Trova il tuo prossimo libro preferito

Abbonati oggi e leggi gratis per 30 giorni
Deep Ministry in a Shallow World: Not-So-Secret Findings about Youth Ministry

Deep Ministry in a Shallow World: Not-So-Secret Findings about Youth Ministry

Leggi anteprima

Deep Ministry in a Shallow World: Not-So-Secret Findings about Youth Ministry

4/5 (1 valutazione)
384 pagine
4 ore
Aug 8, 2009


Deep Ministry in a Shallow World will show you a new way to prayerfully reflect on the questions you face in your youth ministry every day so you can find the answers that will take it to deeper places. That’s because authors Chap Clark and Kara Powell have gathered significant research findings that will help shift your ministry paradigm.Did you know that:• the typical strategies we use to build relationships with kids might actually cause them to trust usless because of what this generation has endured?• recent research on communication could help us move past the witty talks and funny stories we work so hard to develop and instead actually connect the Bible to kids’ lives?• studies show that offering students “just Jesus” and not helping them at home, school, and in their neighborhoods might not help them very much at all? The authors’ research also led to their development of the Deep Design problem-solving process—a revolutionary model that will give you better tools than ever before to address every last issue you’ll encounter in youth ministry.
Aug 8, 2009

Informazioni sull'autore

Chap Clark, PhD (Univ. of Denver), has more than 25 years of experience in youth and family ministry. He is Associate Provost for Regional Campuses and Special Projects and Professor of Youth, Family, and Culture at Fuller Theological Seminary. Chap’s extensive books, articles, and videos focus primarily on relationships. Among his many books are Hurt and Hurt 2.0; Disconnected: Parenting Teens in a MySpace World (coauthored with his wife, Dee); and Deep Justice in a Broken World. Chap and Dee live in Gig Harbor, Washington.

Correlato a Deep Ministry in a Shallow World

Libri correlati
Articoli correlati

Anteprima del libro

Deep Ministry in a Shallow World - Chap Clark






Chap Clark and Kara Powell


I remember the day I realized our ministry was splashing around in the shallow end. It was 10 years ago, and it was all because of a student I’ll call Jana.

Jana was a party girl. From sleeping around to spending most of the weekend drunk to her daily hits of marijuana, Jana did it all. That is, until she let Jesus take over her life.

As soon as Jana got involved in our ministry, I was drawn to her. It was one of those God-type connections that I couldn’t ignore. Since I was trying to develop a student leadership team, I asked her to meet with me every other Tuesday after school. Every time we met, sometime between 4 and 4:30, she’d ask me what time it was. (Still a bit of a free spirit, she never wore a watch.) I’d tell her, and then we’d go on with our conversation.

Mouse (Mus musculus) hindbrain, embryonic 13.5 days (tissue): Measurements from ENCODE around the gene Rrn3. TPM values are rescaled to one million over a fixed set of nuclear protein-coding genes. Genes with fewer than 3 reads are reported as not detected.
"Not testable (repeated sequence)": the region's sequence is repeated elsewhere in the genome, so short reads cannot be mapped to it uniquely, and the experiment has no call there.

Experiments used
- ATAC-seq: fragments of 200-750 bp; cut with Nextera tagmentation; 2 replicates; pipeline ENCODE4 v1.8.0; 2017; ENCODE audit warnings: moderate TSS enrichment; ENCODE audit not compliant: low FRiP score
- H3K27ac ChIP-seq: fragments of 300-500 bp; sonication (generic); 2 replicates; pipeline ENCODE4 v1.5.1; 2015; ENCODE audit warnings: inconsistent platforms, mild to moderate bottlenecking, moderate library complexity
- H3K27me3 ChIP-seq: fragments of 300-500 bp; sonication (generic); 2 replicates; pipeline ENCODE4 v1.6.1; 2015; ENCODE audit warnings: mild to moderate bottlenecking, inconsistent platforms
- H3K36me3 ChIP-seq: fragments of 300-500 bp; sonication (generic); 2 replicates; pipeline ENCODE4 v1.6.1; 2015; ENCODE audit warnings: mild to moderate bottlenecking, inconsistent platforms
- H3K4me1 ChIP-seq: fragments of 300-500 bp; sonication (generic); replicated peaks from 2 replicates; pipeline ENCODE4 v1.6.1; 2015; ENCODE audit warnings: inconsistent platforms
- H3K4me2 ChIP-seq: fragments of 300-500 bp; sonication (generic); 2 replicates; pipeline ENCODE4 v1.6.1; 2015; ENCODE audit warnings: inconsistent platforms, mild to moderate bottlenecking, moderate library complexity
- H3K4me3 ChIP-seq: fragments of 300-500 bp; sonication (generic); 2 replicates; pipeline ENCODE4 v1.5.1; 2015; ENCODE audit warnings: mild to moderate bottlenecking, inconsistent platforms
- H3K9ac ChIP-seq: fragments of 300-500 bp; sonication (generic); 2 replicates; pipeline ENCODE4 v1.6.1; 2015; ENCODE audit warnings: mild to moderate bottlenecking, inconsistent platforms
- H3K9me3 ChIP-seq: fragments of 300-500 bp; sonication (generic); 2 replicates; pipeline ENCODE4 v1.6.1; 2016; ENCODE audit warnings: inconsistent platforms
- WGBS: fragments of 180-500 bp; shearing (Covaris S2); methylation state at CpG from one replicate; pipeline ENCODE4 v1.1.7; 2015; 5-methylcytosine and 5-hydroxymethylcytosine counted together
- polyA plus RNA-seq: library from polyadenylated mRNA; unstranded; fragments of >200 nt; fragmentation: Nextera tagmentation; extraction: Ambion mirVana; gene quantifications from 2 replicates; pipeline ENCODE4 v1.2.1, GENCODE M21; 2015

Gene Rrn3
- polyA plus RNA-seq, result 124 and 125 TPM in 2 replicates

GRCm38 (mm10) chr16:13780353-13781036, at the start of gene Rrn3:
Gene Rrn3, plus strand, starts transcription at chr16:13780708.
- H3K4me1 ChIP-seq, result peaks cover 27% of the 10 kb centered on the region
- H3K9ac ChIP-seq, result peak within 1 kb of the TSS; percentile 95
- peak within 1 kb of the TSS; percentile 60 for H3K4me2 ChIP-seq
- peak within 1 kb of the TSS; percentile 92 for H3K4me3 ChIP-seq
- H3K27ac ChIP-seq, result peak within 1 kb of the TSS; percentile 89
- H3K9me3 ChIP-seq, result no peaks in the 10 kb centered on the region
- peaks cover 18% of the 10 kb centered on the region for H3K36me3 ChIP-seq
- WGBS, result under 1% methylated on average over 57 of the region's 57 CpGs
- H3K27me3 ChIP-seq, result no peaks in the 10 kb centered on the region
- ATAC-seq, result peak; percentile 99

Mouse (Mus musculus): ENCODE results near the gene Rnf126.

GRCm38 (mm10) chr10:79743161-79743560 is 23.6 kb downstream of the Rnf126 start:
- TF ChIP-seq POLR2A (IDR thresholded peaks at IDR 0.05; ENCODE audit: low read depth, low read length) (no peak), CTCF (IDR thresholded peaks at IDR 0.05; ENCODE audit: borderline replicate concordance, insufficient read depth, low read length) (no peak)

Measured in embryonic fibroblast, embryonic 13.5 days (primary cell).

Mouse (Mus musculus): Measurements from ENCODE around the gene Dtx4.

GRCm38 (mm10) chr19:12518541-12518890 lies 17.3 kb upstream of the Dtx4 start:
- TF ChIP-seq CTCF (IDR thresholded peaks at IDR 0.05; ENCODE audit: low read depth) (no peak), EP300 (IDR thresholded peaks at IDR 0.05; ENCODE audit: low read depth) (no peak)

After her fourth Tuesday doing this, I asked her why she cared so much about the time. She answered, Oh, it’s not really about the time. It’s about my old habits. I used to get high every afternoon at 4:20. Now that I’m into Jesus, I like to know when it’s 4:20, so I can think about how different my life is now.

Not exactly your typical church kid answer, eh?

A few months after Jana and I started meeting, our ministry launched a Sunday-morning series on sharing our faith. When our teaching team was brainstorming potential guest speakers, I thought immediately of a couple at our church whose evangelism ministry focused on sliding Jesus into conversations whenever possible. Since I wanted our students to know how to talk with their friends about Jesus, I asked this couple to teach a few Sundays.

I thought the couple did a great job of helping students see that no matter what they’re talking about with friends—from homework to their latest fight with their parents—they could somehow shift any conversation toward Jesus. The goal was to ask non-Christians the right questions, slip in the importance of prayer, and ideally share a testimony whenever possible. We even role-played so students could practice steering conversations toward Jesus.

Watch out campuses, here we come.

The next Tuesday Jana burst my bubble. After we had picked up our frappuccinos, she asked me what I thought about the last few Sundays. I smiled and answered, Actually, I think we’re learning great stuff about how to talk to our friends about Jesus.

She looked down at her straw, clearly unsure if she should share her opinion. I wanted to make it easy for her, so I asked, How about you? What do you think?

She looked directly at me. To be honest, I think we’re missing the point. We’re making it seem like our friends are projects we conquer instead of people we care about. I didn’t decide to follow Jesus because of a great conversation or transition question. I decided to follow him because of how people who knew him loved me. Anything else feels manipulative and cheap.

Was Jana right? Maybe that kind of conversation-twisting evangelism had worked before, but was it too shallow now?

I invited Jana and eight other new Christian kids to my house for tacos. I wanted to find out what had drawn them to Jesus. For all but one, it was the way they saw Jesus’ love in his followers.

No keen transition phrases. No subtly sneaking, I’ll be praying for you into the conversation. Just relationships, 1 Corinthians 13-style.

As I talked further with Jana and other students, I started to question the depth of more than just our evangelism strategy. Was my teaching helping kids see the relevance of Scripture, or was I getting lost in the details of finding the right video clips and telling the right funny stories? Were our worship times enveloping kids in God’s love and power, or had they become performances by our most talented musicians? Were our small groups encouraging life transformation, or had they degenerated into weekly times for sharing about science projects and sick pets?

Maybe the shallowness of our ministry at the time was one reason I was working such long hours. My (often unsuccessful) efforts to meet the endless needs of kids and families were robbing me of the downtime I craved—leaving me absolutely empty.

Maybe our lack of depth also explained why my sense of purpose was evaporating. Sure, God had called me to this ministry—but when kids I’ve invested in keep walking away from him, what’s the point?